University of Wisconsin-Madison undergraduate Celia Glime didn’t think she was creating a design for the 2017 Promega holiday card while doing lab work last winter for her introductory Chemistry 104 class. She was simply doing her homework.
Celia explains she was studying the progression of three chemical reactions in test tubes when she decided to take out her smartphone and snap some photos to use for her lab report. (Bonus points if you can tell from the photo what’s causing each reaction. Answers below.)
“I ended up creating an art project instead,” she says.
Celia, who at the time was considering a major in genetics and a minor in visual art, had been keeping an eye out for instances of science in real life. Her mentor on campus, Professor Ahna Skop, a geneticist and artist herself, had recently told Celia about the annual University of Wisconsin Cool Science Image Contest, sponsored by Promega. The contest aims to bring together the worlds of science and art by recognizing the technical and creative skills required to capture images or video that document science or nature.
While some may see the Art Showcase that Promega has sponsored for the past 20 years as tangential to the mission of the biotechnology company, these quarterly exhibits of local and global artists contribute to Promega’s commitment to creativity and innovation in the arts, culture and sciences. The exhibits also foster connections between members of the community that probably would not otherwise exist.
It is obvious how the show serves to advance the arts and culture, but its relationship to science is less clear. Based on my experience attending the symposium and viewing the artwork, the science at Promega benefits from this endeavor as well.
Let me begin by describing the work included in this fall’s Art Showcase, “Wis-Con-Sin.” This exhibit features three centuries of Wisconsin photographers that each created life-long photographic projects based in Wisconsin:
Charles Van Schaick (1852-1946) was a studio photographer in Black River Falls, WI who left behind nearly 6,000 glass plate negatives of mostly studio portraits (which have been featured in two books, Wisconsin Death Trip and People of the Big Voice), as well as street scenes, major events in the region, outdoor family and group photos, buildings, picnics, people and livestock.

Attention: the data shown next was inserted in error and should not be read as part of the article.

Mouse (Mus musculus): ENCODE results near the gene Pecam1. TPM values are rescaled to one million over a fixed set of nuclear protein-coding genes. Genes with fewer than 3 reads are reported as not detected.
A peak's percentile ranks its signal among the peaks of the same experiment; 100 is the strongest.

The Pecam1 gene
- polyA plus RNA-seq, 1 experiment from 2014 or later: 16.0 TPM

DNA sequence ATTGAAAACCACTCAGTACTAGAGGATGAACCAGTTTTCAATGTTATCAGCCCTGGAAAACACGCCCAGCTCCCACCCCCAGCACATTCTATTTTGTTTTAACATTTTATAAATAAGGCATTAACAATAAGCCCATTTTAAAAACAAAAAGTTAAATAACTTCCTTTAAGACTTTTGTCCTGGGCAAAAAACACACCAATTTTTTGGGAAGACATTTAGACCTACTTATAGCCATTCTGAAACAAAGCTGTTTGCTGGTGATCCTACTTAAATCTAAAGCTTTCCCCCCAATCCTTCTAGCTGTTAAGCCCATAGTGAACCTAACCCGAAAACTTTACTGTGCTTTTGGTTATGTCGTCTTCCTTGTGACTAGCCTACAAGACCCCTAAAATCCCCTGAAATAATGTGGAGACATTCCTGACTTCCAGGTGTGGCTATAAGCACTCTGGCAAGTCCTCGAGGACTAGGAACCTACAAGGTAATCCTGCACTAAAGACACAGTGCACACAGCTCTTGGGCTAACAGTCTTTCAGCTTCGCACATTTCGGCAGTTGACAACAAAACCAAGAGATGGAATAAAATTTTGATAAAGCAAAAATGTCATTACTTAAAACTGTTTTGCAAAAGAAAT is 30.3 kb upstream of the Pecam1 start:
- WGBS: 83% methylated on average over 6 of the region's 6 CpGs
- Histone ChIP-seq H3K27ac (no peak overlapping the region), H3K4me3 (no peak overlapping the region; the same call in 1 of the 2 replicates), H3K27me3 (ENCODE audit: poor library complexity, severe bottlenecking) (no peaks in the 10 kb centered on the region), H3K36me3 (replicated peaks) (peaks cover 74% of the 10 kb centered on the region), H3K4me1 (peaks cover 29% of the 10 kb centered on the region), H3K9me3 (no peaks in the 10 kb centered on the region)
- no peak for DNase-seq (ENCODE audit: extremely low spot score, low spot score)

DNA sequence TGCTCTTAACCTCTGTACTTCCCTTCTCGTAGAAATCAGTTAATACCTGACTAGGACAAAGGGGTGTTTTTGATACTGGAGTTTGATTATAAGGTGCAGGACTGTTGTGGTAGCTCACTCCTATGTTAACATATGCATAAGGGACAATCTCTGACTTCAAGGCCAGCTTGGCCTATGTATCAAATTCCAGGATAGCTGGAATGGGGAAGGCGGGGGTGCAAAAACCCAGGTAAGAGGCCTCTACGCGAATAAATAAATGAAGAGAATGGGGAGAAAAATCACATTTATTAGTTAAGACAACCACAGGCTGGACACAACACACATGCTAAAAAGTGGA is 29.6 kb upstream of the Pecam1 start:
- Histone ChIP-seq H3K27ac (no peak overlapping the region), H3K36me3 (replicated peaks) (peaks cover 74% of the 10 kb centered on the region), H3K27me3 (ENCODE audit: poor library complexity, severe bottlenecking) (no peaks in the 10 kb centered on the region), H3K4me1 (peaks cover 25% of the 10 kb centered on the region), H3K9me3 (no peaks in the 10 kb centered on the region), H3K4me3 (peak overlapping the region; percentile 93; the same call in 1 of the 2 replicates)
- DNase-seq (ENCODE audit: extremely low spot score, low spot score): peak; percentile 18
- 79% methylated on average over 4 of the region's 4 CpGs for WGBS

Eugene Von Bruenchenhein (1910 – 1983) was a self-taught artist who created several thousand works including apocalyptic oil paintings, ceramic crowns and vessels, and photographs that he and his wife Marie collaborated on, staging her in provocative poses and costumes.
J. Shimon & J. Lindemann collaborated as artists since 1983, focusing on rural Wisconsin towns where they both grew up and using antiquarian cameras and printing techniques to record post-industrial settings, rural landscapes, small towns, and shifting modes of life.
When I first learned that I had won a copy of The Where, The Why and The How in the book lottery at ScienceOnline 2013, I couldn’t believe my luck. I never win anything, at least not anything that I actually want. And I wanted a copy of this book.
The book is beautiful to hold. The linen binding is beautiful, reminiscent of bygone days when book binding was a practiced art. The paper is thick and smooth, a tactile pleasure as you turn each page; the pages themselves sound substantial as you flip through the book. Even the smell of the book is delightful—bringing to mind the stacks of old books filling a great library, even though what you hold in your hand is a new work. The science paisley inside covers of the book are a delight to look at, comprising various science icons intricately woven into an astounding tapestry.
One day while reading a knitting blog I discovered in 1883 a Scottish chemist created the first “ball-and-stick” model of a molecule using knitting needles and balls of yarn. This initial ball-and-stick molecule represents the structure of sodium chloride and is constructed of knitting needles, representing the bonds, and alternating balls of blue and red yarn, representing the atoms of sodium and chloride. It’s being displayed as part of the International Year of Chemistry 2011 activities.
The chemist who created this model was Alexander Crum Brown, distinguished chemistry and professor at the University of Edinburgh, and one of his particular interests was the arrangements of atoms in molecules and the depiction of these structures. Those of us who spent countless hours poring our organic chemistry books and molecular model sets trying to understand nucleophilic attacks and SN1 and SN2 reactions have Alexander Crum Brown to thank. Those students who now use computer 3D modeling programs to accomplish the same studies (without the delight of chasing down the last nitrogen atom that has rolled off the desk and under the dresser) are also indebted to Dr. Brown.